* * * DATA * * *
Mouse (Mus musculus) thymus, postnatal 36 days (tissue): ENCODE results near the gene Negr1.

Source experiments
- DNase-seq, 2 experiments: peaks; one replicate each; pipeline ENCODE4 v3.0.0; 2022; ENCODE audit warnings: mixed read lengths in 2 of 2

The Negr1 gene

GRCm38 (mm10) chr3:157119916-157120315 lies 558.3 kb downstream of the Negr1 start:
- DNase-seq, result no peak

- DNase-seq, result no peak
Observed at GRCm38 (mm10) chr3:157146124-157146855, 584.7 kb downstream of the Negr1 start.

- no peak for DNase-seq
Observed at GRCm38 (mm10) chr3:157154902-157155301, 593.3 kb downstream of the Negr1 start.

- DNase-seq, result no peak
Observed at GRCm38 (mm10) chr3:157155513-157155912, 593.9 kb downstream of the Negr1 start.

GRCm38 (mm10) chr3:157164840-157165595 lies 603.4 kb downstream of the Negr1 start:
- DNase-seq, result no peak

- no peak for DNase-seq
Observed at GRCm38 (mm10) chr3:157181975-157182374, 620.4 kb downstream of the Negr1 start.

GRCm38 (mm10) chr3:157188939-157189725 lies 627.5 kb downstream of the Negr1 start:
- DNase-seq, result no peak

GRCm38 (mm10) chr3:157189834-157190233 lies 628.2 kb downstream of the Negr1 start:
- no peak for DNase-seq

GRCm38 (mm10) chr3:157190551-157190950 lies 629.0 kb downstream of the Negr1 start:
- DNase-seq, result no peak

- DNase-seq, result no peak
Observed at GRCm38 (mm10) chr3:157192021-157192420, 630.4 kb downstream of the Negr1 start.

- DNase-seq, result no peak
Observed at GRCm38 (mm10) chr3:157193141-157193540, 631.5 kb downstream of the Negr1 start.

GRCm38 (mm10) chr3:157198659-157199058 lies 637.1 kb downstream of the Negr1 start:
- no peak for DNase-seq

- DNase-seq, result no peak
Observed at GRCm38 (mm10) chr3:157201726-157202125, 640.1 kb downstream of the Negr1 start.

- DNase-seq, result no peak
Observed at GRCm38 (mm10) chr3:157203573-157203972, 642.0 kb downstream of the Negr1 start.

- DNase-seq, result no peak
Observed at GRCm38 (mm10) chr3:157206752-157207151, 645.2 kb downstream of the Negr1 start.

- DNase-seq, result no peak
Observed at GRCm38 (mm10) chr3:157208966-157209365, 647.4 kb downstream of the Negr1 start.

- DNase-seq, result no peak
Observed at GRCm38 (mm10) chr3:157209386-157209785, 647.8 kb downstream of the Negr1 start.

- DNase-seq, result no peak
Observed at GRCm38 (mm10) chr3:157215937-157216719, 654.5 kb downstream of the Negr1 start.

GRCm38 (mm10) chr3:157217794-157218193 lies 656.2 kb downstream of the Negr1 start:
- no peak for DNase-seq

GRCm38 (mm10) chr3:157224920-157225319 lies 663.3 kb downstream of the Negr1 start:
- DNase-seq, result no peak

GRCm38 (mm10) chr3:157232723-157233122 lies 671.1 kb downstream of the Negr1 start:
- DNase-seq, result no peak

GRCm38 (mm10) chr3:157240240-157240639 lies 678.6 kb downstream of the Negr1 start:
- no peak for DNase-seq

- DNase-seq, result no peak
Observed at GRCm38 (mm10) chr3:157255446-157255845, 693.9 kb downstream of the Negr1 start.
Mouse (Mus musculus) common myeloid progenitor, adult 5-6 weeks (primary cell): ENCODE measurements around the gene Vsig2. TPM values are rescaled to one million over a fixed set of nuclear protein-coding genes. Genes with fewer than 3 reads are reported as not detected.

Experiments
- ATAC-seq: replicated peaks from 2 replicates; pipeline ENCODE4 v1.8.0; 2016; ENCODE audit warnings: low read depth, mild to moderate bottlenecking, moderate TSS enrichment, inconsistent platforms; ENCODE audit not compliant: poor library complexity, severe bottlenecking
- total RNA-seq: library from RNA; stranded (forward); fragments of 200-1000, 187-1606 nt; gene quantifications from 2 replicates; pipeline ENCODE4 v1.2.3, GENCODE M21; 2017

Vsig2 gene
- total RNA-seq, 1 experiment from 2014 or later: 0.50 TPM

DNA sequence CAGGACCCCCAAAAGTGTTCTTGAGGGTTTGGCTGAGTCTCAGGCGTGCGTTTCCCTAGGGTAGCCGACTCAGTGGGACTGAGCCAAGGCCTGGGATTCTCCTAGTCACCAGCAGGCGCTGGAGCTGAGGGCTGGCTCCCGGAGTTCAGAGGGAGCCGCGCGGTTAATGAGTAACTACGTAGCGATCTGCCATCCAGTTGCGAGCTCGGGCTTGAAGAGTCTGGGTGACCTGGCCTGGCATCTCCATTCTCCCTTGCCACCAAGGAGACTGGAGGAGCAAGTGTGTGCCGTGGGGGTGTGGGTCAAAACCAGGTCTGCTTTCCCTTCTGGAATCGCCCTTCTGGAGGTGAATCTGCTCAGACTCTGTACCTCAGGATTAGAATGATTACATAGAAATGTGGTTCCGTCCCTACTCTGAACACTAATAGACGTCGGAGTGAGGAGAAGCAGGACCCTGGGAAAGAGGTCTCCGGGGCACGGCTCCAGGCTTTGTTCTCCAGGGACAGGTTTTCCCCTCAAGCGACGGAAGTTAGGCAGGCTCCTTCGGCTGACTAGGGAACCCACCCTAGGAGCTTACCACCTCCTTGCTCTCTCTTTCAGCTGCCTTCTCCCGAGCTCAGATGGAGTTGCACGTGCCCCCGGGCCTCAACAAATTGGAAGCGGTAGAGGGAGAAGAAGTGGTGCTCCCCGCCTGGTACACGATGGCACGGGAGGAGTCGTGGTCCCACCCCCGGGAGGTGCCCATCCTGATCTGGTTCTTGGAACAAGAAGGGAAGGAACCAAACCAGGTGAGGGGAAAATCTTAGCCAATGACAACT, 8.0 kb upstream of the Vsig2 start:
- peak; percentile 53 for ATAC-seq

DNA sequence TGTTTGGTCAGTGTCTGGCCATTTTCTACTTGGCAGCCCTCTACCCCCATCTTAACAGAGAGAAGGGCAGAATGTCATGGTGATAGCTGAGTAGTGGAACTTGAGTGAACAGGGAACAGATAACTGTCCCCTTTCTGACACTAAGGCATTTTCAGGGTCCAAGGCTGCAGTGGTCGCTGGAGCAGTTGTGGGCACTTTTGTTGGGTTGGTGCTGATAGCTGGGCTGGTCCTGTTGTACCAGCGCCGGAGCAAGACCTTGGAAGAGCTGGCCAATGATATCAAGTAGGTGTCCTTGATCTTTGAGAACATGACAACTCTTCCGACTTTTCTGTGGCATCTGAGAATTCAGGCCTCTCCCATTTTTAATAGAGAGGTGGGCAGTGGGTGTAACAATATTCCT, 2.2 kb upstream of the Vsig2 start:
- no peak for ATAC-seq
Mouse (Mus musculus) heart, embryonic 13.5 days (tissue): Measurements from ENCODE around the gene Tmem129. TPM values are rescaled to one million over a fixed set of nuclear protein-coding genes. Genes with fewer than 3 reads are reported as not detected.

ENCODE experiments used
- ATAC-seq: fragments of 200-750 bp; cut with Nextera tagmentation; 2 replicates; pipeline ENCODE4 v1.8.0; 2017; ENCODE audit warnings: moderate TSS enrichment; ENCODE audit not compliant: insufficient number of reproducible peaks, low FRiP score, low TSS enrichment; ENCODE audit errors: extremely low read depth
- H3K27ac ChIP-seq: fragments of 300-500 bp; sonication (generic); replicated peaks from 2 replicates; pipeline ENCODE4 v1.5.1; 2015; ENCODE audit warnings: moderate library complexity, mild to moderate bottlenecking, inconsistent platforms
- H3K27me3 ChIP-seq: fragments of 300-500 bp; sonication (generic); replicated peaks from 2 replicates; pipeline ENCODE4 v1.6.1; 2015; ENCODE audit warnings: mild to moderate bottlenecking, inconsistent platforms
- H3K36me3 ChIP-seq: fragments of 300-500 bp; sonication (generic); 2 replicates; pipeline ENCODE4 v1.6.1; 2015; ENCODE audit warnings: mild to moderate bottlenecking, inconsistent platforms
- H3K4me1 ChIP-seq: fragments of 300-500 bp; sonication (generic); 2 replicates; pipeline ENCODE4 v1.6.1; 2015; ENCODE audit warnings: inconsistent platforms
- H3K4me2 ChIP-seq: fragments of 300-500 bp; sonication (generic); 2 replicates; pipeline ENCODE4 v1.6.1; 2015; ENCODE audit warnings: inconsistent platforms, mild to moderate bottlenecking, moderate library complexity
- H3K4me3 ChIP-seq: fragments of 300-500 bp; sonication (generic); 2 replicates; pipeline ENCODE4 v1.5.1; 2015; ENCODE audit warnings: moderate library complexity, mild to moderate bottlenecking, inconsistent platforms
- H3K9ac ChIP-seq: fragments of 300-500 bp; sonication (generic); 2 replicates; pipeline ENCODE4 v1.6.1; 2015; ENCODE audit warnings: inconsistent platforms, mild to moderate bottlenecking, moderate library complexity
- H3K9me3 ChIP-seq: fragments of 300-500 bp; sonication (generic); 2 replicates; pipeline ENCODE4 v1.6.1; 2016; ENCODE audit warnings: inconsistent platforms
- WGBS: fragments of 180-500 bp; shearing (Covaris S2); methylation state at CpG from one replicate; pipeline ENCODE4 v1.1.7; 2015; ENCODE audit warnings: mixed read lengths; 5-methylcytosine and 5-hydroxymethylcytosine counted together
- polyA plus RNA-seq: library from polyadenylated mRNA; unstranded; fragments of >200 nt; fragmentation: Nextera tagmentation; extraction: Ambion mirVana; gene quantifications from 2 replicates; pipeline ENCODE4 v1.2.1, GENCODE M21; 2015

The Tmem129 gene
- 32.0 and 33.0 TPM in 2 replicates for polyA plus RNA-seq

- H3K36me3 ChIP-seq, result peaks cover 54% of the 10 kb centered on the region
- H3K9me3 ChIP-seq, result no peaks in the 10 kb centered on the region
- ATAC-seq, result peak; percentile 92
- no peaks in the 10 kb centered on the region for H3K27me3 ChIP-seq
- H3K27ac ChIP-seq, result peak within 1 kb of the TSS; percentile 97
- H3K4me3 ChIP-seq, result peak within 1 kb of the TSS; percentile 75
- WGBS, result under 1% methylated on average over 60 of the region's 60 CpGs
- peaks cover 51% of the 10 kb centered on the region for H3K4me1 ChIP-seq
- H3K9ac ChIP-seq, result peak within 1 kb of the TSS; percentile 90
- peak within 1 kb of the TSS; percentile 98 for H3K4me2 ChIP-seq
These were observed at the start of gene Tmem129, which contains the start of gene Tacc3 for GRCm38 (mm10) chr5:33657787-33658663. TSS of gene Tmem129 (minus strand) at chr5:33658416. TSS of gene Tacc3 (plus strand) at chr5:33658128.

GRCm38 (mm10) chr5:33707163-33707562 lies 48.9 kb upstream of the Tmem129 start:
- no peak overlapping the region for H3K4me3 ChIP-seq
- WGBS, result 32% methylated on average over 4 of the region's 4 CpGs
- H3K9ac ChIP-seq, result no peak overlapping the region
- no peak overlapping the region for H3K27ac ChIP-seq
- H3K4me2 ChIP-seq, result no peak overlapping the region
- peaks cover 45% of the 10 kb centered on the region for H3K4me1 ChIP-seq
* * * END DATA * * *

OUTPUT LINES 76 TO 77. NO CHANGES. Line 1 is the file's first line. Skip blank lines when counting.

- H3K36me3 ChIP-seq, result peaks cover 54% of the 10 kb centered on the region
- H3K9me3 ChIP-seq, result no peaks in the 10 kb centered on the region